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Johns Hopkins Health Alert

Straight Talk on Caffeine and BPH

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Here’s a question that’s sure to interest men struggling with symptoms of benign prostatic hyperplasia or BPH.  It comes from our Special Report, Best Treatment Strategies for BPH. 

Question:  I am 61 and get up at least six times each night to urinate. I drink a cup of coffee before going to work and then have at least three more cups throughout the day. After dinner, I have my final cup, typically an espresso. My wife keeps saying that the caffeine is probably what has me going to the bathroom so much at night. She threatens to put me in the guest room if I don't stop waking her up with my nighttime trips. Is the caffeine the problem, or could it be my BPH? Wilmington, DE 

Johns Hopkins replies: There is no question that caffeine (the active ingredient in coffee) stimulates an already overactive bladder of the sort that is common in men with prostatic obstruction and irritation, increasing urinary urgency and frequency and sometimes leading to urge incontinence. 

Caffeine does this in two ways. Caffeine produces a diuresis (increase in speed of urine production). The faster you make urine and fill the bladder, the more you reduce its threshold for wanting to empty. Caffeine also enhances the sensation and contractility of the bladder itself, probably by the blood level of the caffeine rather than the amount that is in the bladder itself. 

The problem is not limited to coffee. Caffeine belongs to a family of drugs, the theoxanthines, including theophylline (found in tea), also a notorious bladder irritant, and theobromine (found in chocolate). Tea contains about half as much caffeine per volume as coffee, but the theophylline is also a stimulant and bladder irritant. All of these drugs stimulate the nervous system (they wake you up!) and they improve critical thinking and precision performance. No wonder they're so popular in active societies and especially in Northern European climates, where the early darkness of long winters leads to drowsiness. Perhaps this is why the British developed the afternoon tea habit -- a socially acceptable way to ingest a stimulating drug just at the time of day when energy levels are dropping.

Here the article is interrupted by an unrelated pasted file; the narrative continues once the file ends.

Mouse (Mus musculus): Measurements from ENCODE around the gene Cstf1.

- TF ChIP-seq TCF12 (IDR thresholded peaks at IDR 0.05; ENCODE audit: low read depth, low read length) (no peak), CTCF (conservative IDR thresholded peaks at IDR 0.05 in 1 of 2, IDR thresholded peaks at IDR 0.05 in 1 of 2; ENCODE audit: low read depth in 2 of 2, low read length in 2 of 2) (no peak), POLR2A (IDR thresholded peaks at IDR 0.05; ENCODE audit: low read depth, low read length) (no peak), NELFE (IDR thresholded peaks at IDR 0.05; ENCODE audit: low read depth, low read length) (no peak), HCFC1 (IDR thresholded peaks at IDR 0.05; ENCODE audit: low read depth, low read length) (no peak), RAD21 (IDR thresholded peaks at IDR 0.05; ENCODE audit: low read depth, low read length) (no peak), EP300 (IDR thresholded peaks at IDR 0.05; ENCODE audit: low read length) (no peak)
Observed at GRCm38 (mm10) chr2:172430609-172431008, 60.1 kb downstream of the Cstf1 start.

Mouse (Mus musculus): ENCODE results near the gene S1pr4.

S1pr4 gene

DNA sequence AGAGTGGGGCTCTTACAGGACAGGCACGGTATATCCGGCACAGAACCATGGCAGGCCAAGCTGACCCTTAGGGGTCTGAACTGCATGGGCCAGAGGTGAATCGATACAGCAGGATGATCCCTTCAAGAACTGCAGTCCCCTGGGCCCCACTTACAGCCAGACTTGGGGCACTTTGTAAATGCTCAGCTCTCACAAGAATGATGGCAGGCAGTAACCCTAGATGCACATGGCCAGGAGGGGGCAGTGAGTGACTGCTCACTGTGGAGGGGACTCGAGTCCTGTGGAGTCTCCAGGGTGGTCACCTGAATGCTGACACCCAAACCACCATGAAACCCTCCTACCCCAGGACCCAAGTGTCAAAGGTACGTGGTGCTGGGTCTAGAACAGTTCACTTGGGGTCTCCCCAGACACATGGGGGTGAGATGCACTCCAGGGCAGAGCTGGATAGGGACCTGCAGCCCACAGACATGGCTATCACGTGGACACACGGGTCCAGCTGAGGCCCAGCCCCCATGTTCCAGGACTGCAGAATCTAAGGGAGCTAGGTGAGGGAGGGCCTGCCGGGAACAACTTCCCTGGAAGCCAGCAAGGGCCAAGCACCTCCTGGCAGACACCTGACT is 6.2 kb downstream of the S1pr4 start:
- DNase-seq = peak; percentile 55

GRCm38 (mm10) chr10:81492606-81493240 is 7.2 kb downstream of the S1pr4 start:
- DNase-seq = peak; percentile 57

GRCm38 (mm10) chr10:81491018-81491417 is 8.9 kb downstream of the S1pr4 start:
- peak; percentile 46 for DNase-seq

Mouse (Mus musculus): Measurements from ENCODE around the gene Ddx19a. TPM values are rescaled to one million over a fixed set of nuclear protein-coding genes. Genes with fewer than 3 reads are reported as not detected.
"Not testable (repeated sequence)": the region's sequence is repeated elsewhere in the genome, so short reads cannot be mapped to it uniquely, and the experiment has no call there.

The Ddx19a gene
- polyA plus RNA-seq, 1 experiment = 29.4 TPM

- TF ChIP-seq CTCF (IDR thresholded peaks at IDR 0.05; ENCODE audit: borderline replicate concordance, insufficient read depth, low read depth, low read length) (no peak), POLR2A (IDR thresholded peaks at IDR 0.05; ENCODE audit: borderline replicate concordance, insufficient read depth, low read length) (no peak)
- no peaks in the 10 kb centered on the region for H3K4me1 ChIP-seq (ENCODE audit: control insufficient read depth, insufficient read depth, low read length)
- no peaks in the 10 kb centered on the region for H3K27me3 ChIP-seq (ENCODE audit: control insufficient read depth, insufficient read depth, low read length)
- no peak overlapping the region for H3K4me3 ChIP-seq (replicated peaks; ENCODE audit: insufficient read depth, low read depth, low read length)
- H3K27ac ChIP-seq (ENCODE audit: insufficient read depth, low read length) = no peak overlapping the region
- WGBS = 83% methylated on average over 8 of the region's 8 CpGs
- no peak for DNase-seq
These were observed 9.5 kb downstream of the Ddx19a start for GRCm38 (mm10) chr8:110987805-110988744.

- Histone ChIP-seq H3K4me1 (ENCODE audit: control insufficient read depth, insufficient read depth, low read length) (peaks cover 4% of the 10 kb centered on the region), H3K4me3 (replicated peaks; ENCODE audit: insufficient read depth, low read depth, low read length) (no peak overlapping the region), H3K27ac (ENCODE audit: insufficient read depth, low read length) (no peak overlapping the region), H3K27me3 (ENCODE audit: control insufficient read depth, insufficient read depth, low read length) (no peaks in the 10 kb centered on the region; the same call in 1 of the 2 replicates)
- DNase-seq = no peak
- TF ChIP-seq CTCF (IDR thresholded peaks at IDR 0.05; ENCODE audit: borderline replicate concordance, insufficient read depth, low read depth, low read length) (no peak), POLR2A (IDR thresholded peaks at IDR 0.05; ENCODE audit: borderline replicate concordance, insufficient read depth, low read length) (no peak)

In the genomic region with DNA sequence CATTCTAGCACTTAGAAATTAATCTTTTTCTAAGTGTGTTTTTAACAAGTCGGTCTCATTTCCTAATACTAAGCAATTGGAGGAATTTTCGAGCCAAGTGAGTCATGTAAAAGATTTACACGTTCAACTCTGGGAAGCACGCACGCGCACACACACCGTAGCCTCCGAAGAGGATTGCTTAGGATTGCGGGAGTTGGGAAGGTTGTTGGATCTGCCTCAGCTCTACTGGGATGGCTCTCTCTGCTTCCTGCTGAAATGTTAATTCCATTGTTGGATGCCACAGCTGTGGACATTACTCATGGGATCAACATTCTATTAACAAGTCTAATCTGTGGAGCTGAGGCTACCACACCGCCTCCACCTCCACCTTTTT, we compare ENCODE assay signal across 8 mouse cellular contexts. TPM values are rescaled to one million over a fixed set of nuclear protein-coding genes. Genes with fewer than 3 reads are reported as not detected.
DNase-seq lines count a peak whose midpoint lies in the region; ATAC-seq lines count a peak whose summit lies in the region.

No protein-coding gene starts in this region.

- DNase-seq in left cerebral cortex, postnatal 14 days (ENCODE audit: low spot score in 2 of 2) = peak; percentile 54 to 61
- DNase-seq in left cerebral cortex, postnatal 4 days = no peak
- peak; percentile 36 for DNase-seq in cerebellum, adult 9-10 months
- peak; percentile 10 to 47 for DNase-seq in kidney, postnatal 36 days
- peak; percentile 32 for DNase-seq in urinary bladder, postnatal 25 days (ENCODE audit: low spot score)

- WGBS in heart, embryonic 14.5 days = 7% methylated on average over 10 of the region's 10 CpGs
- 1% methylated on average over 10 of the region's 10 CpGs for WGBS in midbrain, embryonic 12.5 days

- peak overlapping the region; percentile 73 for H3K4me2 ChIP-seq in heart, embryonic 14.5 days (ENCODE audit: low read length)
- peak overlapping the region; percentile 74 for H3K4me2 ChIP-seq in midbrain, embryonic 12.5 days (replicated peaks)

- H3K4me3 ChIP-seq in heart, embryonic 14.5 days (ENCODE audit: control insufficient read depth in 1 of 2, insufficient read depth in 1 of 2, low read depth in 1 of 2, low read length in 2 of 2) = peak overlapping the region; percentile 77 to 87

Other sources of caffeine include soft drinks (Coca-Cola, Pepsi, Mountain Dew) and sleep-prevention medicines such as No-Doz (15 mg caffeine per tablet). Here is one situation where you can be your own doctor. Reduce or discontinue your intake of coffee. Observe the difference in your voiding habits. Then, gradually re-introduce coffee, perhaps mixed with some decaf to reduce the chemical effect without sacrificing flavor. 

However, if you stop coffee abruptly, be careful: You can develop a caffeine withdrawal syndrome resulting in profound headaches and nausea, like a migraine or a horrible hangover. It can last three or four days, until finally your nervous system resets itself.  

Posted in Enlarged Prostate on January 5, 2011


Medical Disclaimer: This information is not intended to substitute for the advice of a physician. Click here for additional information: Johns Hopkins Health Alerts Disclaimer


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The views expressed here do not constitute medical advice, and do not represent the position of Johns Hopkins Medicine or Remedy Health Media, LLC, which has no responsibility for any comments posted on this site.


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